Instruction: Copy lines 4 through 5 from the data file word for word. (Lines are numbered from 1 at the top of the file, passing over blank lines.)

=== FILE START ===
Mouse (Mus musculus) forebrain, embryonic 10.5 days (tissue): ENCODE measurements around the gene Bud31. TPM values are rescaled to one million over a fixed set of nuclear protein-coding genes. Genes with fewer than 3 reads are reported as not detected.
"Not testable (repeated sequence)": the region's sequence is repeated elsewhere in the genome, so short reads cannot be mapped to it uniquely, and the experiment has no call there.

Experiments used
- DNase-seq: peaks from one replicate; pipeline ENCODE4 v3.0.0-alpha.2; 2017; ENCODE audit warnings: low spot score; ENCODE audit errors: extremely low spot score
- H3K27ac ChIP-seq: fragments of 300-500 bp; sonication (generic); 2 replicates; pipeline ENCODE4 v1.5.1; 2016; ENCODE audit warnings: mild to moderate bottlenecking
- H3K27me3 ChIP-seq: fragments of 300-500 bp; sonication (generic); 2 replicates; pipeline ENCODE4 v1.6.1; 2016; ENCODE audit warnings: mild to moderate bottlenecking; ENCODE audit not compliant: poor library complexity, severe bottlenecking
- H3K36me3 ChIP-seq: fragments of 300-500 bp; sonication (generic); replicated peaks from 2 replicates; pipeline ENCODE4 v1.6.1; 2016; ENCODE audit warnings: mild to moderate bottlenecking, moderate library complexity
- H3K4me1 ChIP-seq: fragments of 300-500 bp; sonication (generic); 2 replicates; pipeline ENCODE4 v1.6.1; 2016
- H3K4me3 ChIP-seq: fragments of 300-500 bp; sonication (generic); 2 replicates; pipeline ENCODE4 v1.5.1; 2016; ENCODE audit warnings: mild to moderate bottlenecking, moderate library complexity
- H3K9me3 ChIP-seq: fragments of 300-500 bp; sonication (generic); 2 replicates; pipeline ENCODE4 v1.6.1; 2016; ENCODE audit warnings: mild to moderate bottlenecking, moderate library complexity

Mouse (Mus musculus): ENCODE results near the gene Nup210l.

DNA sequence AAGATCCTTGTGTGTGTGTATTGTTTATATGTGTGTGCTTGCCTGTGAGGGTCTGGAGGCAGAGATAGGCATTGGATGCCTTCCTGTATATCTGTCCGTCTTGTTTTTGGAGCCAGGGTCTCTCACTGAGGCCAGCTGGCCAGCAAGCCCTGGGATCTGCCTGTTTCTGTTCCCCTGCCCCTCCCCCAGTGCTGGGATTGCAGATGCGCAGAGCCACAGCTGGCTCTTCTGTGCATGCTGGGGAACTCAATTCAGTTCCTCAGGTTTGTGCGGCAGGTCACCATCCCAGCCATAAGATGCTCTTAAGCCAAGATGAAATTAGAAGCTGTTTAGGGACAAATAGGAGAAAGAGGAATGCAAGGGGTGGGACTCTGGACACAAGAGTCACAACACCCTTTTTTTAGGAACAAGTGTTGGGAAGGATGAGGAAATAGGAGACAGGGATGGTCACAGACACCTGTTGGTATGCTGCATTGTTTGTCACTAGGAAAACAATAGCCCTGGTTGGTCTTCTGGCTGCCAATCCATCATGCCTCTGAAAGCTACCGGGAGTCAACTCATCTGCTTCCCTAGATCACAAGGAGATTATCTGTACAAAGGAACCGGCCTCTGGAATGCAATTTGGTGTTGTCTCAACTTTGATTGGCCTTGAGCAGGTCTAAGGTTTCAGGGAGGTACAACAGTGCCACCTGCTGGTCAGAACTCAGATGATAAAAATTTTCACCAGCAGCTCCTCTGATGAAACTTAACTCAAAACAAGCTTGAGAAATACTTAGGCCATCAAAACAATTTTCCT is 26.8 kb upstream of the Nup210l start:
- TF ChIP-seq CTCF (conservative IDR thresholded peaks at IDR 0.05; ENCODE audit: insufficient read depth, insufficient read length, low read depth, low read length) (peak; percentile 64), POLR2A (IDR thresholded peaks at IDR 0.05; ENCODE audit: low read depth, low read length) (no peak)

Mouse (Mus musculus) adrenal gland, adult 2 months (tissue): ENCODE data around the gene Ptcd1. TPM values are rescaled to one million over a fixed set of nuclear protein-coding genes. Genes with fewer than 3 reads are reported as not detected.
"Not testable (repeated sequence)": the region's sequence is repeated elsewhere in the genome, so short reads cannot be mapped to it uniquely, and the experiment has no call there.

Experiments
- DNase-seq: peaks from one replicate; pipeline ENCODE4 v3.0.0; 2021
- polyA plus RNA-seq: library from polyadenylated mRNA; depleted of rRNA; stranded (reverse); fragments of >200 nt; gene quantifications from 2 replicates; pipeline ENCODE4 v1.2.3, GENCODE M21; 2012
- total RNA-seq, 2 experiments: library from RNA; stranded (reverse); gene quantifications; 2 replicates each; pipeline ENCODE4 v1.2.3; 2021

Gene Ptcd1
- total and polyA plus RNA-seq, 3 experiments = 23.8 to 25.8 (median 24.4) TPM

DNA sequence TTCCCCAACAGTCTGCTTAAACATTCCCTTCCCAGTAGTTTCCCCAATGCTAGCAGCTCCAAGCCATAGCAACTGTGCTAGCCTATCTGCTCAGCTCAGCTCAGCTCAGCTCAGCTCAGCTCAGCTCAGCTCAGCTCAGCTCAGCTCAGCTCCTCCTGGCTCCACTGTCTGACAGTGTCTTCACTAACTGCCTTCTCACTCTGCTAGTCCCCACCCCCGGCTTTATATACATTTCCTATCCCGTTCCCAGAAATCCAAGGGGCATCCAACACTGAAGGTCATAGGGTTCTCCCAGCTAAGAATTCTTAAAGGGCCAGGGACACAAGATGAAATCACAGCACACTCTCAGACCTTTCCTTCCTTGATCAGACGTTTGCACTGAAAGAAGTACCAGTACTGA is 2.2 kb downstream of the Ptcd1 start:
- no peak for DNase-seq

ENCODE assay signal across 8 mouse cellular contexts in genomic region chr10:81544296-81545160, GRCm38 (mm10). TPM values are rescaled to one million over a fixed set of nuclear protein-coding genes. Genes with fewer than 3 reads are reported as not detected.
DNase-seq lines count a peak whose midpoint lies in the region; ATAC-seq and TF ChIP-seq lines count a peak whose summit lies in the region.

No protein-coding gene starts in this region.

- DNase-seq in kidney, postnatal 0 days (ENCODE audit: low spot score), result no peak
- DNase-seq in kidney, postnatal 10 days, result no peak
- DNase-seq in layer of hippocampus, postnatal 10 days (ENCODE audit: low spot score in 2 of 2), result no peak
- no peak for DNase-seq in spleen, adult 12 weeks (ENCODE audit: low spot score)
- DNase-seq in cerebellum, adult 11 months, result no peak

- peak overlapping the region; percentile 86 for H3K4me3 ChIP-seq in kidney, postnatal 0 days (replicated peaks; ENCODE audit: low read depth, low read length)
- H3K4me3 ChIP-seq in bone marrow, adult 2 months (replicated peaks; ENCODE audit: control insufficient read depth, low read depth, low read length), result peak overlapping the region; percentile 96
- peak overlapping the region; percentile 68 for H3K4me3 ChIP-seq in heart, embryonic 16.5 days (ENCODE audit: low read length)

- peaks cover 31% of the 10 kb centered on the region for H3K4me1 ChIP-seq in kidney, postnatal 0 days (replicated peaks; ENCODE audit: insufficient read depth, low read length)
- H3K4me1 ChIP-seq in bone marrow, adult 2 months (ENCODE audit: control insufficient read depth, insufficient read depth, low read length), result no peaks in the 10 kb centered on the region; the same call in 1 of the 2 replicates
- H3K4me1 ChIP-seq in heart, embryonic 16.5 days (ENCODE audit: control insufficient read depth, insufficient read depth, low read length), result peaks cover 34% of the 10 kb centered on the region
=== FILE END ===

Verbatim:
- DNase-seq: peaks from one replicate; pipeline ENCODE4 v3.0.0-alpha.2; 2017; ENCODE audit warnings: low spot score; ENCODE audit errors: extremely low spot score
- H3K27ac ChIP-seq: fragments of 300-500 bp; sonication (generic); 2 replicates; pipeline ENCODE4 v1.5.1; 2016; ENCODE audit warnings: mild to moderate bottlenecking